In this article, I would like to talk a little bit about the development of solar technology in the US, the massive potential it has, and its future outlook with regard to the US electricity generation market. In order to fully understand an equity's value or potential value, it is essential to understand the underlying technology behind it (or at least some portion of it) and the potential for application to its respective market. After discussing technologies and markets, we will talk about why solar stocks have such massive upside and which are the best options going forward.
- Segmentation of Solar Tech
Currently, there are two dominant technology types in the solar industry, photovoltaics (PV) and concentrated solar power (NYSE:CSP) systems. These solar technology segments demonstrate a similar primary trait, both harness radiative energy directly from the sun and use it to produce work in the form of electricity. However, the two segments may vary greatly in terms of how they capture that energy and eventually turn it into useful work. For example, solar PV systems convert radiative energy directly into DC electricity by using photovoltaic cells, which act as a semiconductor. This electricity could then be stored in a battery bank or be converted into alternating current (NYSE:AC) and fed directly into a grid. Conversely, solar CSP systems vary in terms of technology and direct application, however, all systems demonstrate similar characteristics in that they use reflective surfaces to heat a working fluid (typically oil or molten salt) that is either used for mid-term storage, space-heating applications or used in an aqueous heat transfer system to run a steam turbine, called a Rankine system. More background technology information may be found here.
For the sake of this article, we will focus only on solar PV systems.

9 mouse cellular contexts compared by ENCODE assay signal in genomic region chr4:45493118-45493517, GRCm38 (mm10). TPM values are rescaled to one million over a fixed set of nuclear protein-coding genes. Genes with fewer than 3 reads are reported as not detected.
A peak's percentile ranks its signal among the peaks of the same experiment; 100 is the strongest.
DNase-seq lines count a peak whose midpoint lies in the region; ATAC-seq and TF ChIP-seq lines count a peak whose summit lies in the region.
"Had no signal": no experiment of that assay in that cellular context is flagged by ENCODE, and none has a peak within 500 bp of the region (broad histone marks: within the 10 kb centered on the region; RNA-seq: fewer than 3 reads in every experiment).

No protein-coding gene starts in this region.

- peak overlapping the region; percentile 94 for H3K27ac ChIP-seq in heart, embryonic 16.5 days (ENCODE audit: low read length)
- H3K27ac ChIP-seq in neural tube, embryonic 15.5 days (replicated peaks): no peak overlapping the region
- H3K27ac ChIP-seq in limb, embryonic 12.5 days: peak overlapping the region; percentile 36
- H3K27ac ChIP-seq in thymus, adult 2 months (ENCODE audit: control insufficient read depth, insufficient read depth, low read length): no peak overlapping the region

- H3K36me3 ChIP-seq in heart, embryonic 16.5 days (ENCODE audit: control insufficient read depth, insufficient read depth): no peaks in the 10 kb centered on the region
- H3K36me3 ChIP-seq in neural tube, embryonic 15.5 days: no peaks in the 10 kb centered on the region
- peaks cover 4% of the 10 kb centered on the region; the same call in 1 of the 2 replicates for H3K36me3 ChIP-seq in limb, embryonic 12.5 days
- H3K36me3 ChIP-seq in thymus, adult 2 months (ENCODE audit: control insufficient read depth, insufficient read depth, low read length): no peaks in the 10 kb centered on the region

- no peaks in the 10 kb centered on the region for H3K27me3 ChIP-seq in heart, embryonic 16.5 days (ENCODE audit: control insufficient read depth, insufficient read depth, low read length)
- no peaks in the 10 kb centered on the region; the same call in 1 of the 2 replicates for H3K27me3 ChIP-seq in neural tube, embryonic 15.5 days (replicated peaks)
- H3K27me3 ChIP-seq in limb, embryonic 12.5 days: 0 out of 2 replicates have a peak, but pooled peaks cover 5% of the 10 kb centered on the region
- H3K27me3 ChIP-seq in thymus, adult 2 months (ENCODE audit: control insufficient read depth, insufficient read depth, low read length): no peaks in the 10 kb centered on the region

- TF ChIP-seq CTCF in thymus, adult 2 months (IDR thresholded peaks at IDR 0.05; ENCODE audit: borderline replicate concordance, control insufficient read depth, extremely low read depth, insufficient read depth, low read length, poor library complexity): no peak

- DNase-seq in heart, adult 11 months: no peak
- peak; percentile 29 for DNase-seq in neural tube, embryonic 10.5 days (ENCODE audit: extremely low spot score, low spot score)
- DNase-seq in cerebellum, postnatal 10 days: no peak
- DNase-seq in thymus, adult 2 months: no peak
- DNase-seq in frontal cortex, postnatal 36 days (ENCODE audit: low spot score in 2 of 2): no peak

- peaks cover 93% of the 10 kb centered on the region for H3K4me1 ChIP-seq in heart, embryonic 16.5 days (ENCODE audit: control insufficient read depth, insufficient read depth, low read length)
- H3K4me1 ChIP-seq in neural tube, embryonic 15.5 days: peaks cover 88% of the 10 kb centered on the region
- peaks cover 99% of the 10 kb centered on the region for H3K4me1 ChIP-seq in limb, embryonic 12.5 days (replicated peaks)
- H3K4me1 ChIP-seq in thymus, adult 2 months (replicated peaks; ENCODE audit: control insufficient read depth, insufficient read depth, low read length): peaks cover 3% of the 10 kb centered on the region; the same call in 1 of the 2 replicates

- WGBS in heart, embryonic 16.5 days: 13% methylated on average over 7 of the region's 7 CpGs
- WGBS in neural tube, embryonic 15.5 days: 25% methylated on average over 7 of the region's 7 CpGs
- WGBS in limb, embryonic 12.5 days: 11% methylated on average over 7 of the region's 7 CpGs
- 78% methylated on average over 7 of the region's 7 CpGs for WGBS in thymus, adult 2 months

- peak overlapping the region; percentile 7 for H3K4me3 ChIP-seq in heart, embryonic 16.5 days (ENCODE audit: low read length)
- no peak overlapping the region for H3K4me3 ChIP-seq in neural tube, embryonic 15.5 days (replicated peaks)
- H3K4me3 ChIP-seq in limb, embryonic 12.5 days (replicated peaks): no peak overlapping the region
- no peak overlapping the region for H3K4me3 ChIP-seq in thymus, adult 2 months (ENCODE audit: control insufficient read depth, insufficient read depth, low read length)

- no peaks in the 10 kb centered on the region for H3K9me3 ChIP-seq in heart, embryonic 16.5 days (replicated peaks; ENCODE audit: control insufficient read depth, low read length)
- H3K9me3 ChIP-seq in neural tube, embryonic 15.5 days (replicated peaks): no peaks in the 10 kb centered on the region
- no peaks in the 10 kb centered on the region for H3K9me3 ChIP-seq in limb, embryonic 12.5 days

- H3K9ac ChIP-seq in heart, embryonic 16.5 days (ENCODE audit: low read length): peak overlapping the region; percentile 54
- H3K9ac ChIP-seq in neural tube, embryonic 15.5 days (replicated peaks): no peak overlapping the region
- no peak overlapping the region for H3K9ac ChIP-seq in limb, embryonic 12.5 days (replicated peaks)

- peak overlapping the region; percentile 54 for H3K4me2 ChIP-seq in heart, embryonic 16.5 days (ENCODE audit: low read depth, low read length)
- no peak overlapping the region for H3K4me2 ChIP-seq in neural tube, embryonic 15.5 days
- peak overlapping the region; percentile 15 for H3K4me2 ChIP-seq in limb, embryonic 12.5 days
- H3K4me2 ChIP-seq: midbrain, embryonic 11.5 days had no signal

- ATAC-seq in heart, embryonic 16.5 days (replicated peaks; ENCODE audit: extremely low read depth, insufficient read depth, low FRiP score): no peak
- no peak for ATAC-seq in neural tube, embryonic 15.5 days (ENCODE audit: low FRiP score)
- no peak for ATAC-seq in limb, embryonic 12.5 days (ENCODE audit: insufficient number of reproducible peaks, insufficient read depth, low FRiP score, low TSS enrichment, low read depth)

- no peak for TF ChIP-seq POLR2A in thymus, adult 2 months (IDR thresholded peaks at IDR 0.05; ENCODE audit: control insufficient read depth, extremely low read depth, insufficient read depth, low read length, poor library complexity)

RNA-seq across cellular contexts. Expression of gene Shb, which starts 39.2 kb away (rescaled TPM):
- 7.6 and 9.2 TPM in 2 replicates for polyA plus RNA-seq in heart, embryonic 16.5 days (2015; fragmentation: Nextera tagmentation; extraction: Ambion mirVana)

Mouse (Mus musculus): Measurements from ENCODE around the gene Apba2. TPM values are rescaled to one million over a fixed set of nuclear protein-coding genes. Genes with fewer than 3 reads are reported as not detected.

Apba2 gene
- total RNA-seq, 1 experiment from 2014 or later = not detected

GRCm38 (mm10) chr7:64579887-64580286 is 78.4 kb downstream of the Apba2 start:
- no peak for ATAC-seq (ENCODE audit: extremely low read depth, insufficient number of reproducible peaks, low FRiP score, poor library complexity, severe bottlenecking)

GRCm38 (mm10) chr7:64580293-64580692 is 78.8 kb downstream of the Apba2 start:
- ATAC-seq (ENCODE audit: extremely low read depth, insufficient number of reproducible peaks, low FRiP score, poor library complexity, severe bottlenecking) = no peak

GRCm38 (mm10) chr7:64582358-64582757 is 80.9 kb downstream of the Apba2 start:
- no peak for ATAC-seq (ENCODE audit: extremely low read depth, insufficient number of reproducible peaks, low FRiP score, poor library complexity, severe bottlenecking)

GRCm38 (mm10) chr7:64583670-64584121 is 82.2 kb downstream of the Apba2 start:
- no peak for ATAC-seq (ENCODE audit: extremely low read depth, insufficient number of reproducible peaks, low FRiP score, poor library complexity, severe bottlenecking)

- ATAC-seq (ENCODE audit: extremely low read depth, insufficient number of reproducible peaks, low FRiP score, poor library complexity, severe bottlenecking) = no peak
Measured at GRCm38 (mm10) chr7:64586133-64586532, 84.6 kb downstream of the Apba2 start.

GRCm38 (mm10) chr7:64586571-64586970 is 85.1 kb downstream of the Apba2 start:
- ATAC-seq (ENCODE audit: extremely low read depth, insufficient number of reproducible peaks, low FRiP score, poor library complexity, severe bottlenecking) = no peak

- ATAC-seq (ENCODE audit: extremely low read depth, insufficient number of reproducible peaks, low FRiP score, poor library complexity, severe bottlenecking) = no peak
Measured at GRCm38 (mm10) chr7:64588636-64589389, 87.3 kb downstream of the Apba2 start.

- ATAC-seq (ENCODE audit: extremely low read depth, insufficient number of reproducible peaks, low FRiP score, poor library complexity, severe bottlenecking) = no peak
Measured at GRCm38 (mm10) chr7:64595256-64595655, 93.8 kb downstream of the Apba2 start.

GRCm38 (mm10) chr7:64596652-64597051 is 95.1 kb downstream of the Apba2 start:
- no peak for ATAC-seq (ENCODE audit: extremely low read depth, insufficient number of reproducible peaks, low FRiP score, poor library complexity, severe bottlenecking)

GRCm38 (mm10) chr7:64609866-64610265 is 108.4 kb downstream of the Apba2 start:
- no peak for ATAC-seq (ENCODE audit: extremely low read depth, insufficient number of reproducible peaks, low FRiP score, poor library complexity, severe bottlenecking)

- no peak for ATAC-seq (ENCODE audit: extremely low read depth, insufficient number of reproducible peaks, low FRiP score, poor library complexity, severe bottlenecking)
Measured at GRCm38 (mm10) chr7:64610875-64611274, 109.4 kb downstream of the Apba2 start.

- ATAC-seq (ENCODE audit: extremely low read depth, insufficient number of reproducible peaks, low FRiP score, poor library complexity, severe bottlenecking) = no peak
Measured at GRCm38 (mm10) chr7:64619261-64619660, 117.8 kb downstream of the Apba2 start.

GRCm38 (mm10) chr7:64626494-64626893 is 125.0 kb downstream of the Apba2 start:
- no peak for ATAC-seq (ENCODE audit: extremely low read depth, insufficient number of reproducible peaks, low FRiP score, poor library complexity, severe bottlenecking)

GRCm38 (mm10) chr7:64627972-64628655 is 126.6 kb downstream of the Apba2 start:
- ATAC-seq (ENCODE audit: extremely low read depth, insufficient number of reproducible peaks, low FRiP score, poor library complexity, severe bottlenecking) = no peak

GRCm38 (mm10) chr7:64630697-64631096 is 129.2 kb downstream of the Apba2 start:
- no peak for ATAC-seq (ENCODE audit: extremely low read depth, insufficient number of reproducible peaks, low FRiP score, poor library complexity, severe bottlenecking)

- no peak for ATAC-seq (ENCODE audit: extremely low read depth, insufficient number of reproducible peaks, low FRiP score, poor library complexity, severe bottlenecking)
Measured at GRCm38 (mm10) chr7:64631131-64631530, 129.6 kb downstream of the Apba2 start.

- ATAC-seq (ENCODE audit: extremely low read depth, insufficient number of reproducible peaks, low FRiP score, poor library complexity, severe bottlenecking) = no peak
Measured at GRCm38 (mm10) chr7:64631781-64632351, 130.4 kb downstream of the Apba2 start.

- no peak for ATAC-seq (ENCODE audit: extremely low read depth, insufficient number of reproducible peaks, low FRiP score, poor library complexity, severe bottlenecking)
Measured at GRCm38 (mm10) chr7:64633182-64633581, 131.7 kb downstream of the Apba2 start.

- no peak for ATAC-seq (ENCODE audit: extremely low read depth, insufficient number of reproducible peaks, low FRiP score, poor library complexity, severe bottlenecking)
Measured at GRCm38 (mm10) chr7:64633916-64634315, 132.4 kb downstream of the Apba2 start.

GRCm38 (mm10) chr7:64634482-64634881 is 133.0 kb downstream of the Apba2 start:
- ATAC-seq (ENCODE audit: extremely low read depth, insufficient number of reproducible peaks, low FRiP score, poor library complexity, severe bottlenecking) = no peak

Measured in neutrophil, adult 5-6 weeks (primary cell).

Figure 1: Global Cumulative Solar PV Installed Capacity
On a global scale, solar systems have been one of the fastest growing energy markets. Solar PV, in particular, has experienced significant strides since the turn of the 21st century, experiencing the most rapid growth of any renewable energy segment since 2000. Figure 1 demonstrates this significant and rapid growth. Of particular note is the dramatic rise in only the last five years in which global cumulative installed capacity of solar PV generation rose nearly 600% from 23,108MW in 2009 to 136,697MW in 2013.
2. US Solar Development
Figure 2: $/Watt costs in the US since 1977
Similar to global development, solar in the US has experienced significant growth over the last 10-15 years. Installed capacity by the end of fiscal Q2, 2014 in the US was approximately 15.9GW, the majority of which belongs to the utility segment followed by large industry, and finally, by residential installations. Furthermore, in 2014, more than half of all newly installed electrical capacity in the US was from solar. This staggering development from the early 2000s is primarily contributed to a concept grounded in finance termed the Swanson Effect, or Swansons Law, in which SunPower Corp. founder, Richard Swanson, noted that PV cell costs drop approximately 20% every time that manufacturing capacity doubled. Figure 2 depicts visually the drastic $/watt cost reductions of solar PV cells from 1977-2013. In 1977, a one watt cell would cost $76.67; comparatively, in 2013, that cost had fallen to just $0.74 per watt. In other terms, PV cell costs in 1977 were approximately 10,360% higher than in 2013. Of the approximate 16GWe currently installed in the US, an astounding 6.5GW is estimated to have been installed just this year.
3. Future Global Outlook
In September 2014, the International Energy Agency (IEA) issued two reports in which they stated a road map that depicts solar PV and CSP as the dominant electricity generation technologies by 2050. The reports entitled 'Technology Road-map: Solar Photovoltaic Energy' and 'Technology Road-map: Solar Thermal Electricity' highlighted global total generation estimates of 16% and 11% for solar PV and CSP technologies, respectively; a projection that would reduce global CO2 emissions by approximately 6 billion tones each year. IEA Executive Director Maria van der Hoeven stated costs as the primary developmental catalyst for solar technologies thus far, "The rapid cost decrease of photovoltaic modules and systems in the last few years has opened new perspectives for using solar energy as a major source of electricity in the coming years and decades."